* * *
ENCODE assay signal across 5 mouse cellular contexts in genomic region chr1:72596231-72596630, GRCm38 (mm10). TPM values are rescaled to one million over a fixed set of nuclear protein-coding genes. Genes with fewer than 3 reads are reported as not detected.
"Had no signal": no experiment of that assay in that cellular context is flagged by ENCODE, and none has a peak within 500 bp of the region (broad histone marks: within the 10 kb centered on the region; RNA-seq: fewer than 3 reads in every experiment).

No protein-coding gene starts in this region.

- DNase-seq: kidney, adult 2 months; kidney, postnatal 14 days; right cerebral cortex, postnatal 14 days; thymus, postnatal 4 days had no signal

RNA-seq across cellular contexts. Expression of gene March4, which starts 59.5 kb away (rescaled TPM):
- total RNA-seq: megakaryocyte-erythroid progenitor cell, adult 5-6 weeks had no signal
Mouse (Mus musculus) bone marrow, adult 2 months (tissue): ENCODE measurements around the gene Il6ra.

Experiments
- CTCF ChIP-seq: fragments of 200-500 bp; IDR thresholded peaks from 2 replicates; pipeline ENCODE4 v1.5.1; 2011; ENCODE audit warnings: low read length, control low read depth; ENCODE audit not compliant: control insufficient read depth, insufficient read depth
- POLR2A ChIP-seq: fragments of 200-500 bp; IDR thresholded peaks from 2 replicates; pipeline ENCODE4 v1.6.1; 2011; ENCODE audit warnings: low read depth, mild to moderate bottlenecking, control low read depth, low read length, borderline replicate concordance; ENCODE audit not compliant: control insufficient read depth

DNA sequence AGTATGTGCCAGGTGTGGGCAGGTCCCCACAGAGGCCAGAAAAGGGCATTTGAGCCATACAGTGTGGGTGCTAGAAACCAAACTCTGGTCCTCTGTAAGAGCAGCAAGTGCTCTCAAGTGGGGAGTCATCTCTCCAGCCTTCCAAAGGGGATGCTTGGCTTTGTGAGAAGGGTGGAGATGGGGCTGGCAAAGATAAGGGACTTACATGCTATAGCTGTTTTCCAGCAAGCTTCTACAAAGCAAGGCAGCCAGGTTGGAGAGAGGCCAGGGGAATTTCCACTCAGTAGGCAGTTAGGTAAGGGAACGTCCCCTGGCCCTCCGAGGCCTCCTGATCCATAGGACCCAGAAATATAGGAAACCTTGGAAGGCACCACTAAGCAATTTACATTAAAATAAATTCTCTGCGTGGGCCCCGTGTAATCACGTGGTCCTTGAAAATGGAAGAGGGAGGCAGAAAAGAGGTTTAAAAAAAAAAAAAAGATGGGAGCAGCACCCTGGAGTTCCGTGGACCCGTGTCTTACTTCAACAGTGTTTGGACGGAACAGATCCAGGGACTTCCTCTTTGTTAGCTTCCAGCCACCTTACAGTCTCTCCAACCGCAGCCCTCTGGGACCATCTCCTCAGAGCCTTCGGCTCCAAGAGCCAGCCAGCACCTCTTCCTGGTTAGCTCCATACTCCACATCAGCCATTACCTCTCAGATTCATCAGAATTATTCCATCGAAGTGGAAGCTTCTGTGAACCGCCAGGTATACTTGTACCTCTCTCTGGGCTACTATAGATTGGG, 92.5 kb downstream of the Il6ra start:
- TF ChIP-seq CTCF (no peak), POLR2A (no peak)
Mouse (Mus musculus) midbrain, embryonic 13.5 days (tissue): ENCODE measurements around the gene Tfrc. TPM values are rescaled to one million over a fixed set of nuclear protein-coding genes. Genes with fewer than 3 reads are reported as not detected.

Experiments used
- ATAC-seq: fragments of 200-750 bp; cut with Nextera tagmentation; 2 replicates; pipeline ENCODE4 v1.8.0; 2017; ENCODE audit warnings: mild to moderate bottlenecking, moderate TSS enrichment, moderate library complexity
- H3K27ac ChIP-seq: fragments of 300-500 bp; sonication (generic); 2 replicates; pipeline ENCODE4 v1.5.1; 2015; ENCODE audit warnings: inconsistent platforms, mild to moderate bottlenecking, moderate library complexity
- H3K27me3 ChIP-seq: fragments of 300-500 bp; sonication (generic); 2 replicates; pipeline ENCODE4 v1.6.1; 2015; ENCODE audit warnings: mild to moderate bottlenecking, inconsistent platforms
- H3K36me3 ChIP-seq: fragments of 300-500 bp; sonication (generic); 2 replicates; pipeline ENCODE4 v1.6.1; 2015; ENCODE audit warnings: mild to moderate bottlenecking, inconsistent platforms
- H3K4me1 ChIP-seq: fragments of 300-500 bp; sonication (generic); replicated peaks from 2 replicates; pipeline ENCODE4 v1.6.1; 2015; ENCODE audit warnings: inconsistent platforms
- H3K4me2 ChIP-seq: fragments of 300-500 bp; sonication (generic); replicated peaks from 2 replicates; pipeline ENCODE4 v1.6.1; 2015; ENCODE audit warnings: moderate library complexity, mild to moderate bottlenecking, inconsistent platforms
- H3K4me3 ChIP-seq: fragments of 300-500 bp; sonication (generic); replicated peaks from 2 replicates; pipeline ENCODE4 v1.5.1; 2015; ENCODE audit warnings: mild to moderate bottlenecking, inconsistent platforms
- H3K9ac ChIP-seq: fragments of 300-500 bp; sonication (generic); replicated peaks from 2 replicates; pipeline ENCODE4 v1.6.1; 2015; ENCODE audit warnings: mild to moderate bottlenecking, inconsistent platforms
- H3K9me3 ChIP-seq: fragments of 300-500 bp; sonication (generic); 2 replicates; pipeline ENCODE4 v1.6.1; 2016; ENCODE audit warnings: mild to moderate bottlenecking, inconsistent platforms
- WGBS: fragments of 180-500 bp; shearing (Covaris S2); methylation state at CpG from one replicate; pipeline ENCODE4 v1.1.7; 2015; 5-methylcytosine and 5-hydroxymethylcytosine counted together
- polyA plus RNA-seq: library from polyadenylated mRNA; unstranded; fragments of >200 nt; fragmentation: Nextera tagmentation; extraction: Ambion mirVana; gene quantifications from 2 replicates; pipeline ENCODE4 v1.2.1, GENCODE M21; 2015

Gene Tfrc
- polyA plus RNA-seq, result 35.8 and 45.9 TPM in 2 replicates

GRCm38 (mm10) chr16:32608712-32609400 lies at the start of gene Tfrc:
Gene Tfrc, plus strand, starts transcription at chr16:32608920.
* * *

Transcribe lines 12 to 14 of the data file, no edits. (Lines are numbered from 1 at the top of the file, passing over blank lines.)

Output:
- TF ChIP-seq CTCF (no peak), POLR2A (no peak)
Mouse (Mus musculus) midbrain, embryonic 13.5 days (tissue): ENCODE measurements around the gene Tfrc. TPM values are rescaled to one million over a fixed set of nuclear protein-coding genes. Genes with fewer than 3 reads are reported as not detected.

Experiments used